Spectroscopic Ellipsometry and Computer Simulation Studies of Thin Film Morphology Evolution.
Since thin film morphology is an important bridge in understanding the connections between film properties and preparatory conditions, this thesis presents studies on the evolution of thin film morphology as evaluated by spectroscopic ellipsometry (SE) and computer simulation techniques. SE is used as a major tool to characterize the amorphous germanium films in this study. The basic principles of SE are briefly introduced, some systematic errors related to the SE measurement are discussed, and problems of local minima in the modeling of SE data are discussed. A method to improve the calibration and SE measurement on dielectric surfaces is proposed. Amorphous germanium films deposited under different conditions are systematically examined by SE. Since the adatom mobility of Ge atoms is very low, films deposited under normal conditions are usually porous; this variable porosity depends sensitively on exact deposition conditions. This is recognized as due to the shadowing effects of the depositing atoms, and is enhanced by oblique angle deposition of the films. The results obtained on these films agree well with ballistic aggregation theory. Changes in film density as a function film thickness are also studied. A prism is used to study film density on both the top and bottom surfaces. The sign of the film density gradient may change with deposition conditions, especially with changes in bombardment conditions. In order to have a better understanding of the bombardment process, ion-assisted evaporation is employed to quantitatively study the effects of the ion bombardment during deposition. Film density changes as a function of bombardment dosage are clearly seen. A geometric film growth model is developed in the thesis to describe the films grown under low adatom mobility condition, which has been recognized as having columnar or conical structures. One important feature of this growth process is clustering, clusters competing for growth, and evolution. Films grow from the clusters and the clusters compete with each other for growth. This results in the evolution of the observed film density and surface roughness. The simulation results have been compared with experimental results, and the trends in morphology evolution can be correctly predicted in the model.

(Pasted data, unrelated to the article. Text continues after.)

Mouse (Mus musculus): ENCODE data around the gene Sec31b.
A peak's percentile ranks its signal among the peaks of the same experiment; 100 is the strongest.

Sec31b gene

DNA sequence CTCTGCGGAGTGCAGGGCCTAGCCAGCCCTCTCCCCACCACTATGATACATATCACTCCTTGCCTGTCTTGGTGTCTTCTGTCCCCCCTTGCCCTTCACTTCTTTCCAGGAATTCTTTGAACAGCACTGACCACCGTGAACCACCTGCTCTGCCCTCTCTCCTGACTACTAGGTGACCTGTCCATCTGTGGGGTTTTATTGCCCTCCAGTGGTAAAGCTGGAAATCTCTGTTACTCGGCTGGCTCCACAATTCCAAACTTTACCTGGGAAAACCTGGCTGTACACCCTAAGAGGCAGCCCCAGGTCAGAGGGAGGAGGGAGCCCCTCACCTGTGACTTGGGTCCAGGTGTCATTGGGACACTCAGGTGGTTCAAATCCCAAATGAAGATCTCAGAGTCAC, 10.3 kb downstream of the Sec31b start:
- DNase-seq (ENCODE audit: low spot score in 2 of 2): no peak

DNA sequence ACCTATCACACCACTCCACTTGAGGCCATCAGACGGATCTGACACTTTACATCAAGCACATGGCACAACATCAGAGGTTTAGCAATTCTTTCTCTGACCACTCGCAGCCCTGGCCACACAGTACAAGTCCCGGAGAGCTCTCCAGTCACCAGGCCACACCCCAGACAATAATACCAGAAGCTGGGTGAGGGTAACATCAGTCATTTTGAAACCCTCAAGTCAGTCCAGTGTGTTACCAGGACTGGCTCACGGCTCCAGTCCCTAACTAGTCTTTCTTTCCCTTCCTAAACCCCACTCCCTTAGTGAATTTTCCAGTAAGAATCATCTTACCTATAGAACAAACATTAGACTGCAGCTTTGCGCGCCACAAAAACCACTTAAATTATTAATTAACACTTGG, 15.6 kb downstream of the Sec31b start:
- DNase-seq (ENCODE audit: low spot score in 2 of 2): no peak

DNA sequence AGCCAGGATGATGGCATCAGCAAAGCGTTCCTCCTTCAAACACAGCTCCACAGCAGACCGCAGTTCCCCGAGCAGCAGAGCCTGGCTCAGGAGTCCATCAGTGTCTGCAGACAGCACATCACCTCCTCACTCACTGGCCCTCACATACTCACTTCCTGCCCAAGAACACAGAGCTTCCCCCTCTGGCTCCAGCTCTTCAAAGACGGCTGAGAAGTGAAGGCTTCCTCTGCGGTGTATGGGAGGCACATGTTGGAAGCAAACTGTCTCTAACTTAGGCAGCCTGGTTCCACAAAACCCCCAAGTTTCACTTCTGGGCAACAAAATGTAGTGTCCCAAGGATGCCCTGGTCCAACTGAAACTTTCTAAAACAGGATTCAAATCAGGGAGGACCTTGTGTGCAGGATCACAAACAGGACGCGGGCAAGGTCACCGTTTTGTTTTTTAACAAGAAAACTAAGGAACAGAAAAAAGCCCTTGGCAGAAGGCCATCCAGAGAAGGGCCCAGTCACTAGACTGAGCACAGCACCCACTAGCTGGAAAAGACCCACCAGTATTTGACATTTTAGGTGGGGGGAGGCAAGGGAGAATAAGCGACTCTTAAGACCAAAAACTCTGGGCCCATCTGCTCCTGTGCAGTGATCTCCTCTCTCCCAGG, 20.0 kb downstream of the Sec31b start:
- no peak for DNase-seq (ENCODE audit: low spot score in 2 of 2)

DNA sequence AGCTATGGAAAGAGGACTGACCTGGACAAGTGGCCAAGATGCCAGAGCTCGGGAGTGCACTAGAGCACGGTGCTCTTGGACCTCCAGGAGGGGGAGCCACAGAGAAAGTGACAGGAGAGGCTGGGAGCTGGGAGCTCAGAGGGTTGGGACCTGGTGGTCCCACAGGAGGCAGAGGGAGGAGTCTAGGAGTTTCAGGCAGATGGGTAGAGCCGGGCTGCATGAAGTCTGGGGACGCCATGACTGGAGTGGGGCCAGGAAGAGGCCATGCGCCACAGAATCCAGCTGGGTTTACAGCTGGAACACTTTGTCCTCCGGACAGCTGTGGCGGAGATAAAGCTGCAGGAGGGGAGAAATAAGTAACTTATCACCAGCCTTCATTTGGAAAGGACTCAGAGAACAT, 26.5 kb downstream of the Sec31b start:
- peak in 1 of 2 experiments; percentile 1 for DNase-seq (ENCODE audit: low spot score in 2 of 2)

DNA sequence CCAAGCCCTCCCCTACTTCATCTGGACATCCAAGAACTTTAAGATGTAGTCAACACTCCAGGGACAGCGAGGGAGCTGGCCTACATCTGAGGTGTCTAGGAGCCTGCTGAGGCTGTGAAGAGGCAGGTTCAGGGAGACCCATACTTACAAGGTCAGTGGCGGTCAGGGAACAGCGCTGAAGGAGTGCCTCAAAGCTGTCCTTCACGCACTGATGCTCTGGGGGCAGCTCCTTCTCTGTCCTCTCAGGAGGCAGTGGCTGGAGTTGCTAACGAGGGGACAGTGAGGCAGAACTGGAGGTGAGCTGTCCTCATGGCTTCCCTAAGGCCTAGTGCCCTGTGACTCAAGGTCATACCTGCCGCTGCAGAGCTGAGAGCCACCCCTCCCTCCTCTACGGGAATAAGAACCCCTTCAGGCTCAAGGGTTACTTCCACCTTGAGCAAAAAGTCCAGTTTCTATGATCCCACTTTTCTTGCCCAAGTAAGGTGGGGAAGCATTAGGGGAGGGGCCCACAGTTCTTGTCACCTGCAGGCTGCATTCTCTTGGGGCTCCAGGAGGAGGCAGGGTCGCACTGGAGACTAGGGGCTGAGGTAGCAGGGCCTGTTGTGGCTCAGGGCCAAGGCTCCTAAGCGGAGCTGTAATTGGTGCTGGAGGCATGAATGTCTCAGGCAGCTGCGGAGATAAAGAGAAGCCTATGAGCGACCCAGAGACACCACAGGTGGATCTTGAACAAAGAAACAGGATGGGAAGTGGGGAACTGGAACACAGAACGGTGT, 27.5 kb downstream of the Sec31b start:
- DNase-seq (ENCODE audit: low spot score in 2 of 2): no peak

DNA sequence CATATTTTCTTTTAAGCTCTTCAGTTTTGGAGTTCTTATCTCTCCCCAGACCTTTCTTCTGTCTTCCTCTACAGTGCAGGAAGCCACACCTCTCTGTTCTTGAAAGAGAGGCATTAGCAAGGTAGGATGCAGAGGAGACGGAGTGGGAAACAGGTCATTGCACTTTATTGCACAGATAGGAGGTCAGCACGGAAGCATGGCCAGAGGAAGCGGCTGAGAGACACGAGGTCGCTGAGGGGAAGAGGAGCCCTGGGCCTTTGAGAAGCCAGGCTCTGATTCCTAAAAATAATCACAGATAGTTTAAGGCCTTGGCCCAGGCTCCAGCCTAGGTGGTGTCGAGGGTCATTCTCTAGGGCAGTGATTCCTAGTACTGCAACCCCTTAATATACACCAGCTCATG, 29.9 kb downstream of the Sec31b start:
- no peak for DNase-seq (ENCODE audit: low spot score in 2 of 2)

- Pub Date:
- Physics: Condensed Matter